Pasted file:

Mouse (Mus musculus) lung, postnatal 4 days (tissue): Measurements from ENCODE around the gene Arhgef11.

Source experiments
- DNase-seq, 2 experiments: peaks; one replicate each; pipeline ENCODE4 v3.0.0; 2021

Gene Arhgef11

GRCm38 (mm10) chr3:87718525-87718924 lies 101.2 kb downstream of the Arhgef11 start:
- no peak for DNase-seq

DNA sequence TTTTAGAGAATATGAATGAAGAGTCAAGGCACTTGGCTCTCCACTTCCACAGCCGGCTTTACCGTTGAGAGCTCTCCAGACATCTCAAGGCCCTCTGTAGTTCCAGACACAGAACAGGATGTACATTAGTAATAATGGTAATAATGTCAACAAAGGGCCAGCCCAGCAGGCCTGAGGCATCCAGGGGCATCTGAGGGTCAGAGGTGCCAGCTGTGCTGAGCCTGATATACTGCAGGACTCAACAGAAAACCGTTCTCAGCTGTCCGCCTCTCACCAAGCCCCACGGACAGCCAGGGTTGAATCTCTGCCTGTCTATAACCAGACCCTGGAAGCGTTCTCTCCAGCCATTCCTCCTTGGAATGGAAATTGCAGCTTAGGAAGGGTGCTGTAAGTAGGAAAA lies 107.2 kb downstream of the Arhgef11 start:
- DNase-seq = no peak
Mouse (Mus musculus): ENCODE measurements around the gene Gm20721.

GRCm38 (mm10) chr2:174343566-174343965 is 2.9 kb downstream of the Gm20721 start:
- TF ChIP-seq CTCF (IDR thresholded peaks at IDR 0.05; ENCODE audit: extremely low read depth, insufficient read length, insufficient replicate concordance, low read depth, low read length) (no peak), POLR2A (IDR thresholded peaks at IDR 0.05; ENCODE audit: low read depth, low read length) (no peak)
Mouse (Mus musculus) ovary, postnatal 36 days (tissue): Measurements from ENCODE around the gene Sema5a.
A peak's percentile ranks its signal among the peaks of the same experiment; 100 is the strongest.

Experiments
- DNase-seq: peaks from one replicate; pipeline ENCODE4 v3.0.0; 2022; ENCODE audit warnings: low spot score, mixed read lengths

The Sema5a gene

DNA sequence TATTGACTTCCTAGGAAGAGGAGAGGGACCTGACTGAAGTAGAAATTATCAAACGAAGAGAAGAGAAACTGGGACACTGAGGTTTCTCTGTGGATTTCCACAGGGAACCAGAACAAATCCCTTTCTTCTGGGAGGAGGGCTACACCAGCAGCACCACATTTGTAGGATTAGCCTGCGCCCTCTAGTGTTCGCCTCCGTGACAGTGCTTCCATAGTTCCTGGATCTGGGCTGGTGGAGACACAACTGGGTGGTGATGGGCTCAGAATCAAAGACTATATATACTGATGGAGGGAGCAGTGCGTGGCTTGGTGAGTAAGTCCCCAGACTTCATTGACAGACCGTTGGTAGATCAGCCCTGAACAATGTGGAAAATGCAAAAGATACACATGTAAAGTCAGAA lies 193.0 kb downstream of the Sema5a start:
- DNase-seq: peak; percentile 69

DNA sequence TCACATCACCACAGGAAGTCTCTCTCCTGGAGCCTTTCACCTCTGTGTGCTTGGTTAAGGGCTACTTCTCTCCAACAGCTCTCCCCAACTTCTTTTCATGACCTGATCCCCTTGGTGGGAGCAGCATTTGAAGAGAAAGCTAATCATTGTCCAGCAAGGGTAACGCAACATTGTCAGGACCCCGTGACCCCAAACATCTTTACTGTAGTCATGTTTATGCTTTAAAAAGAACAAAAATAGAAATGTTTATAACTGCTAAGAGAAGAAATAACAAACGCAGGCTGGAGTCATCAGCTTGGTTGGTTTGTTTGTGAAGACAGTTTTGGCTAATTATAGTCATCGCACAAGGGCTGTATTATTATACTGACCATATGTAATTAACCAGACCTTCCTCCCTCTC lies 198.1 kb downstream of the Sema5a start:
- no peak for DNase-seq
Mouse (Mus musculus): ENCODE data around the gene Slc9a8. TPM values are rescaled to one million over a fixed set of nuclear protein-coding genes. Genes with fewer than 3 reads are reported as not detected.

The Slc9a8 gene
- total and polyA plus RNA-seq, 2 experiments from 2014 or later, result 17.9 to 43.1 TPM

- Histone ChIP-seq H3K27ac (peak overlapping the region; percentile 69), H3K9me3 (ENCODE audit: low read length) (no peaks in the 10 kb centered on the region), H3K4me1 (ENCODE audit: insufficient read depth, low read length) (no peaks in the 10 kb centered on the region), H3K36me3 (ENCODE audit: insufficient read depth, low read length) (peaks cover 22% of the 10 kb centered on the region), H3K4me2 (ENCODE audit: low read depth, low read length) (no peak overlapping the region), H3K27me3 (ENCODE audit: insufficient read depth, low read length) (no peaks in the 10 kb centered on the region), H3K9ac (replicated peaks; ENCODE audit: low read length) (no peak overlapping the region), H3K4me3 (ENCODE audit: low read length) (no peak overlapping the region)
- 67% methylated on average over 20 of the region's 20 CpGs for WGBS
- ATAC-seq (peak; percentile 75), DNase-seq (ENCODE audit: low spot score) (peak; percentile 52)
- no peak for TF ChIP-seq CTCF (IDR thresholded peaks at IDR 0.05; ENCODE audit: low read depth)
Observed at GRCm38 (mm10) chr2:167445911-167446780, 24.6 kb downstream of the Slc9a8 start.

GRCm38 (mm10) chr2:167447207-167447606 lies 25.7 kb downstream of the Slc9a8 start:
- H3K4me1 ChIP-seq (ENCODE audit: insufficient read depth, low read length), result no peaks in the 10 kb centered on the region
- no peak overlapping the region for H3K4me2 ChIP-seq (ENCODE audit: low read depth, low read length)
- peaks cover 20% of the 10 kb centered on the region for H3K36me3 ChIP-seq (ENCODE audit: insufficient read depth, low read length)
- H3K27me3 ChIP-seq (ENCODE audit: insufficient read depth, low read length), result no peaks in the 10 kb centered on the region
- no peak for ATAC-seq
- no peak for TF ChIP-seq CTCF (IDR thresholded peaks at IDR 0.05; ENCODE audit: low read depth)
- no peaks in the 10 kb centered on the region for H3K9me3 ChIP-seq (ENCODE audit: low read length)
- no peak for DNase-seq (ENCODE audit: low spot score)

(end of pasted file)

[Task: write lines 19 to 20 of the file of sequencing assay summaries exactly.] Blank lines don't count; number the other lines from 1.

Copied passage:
DNA sequence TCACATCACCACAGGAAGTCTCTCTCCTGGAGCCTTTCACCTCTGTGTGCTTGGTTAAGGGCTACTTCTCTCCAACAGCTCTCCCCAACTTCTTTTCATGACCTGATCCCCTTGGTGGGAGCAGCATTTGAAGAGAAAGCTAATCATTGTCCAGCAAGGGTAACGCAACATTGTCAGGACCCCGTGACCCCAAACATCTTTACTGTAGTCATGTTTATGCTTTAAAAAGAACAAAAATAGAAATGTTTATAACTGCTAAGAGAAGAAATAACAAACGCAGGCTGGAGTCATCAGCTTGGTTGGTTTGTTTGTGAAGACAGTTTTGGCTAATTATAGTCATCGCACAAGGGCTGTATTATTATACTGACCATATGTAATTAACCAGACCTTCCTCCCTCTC lies 198.1 kb downstream of the Sema5a start:
- no peak for DNase-seq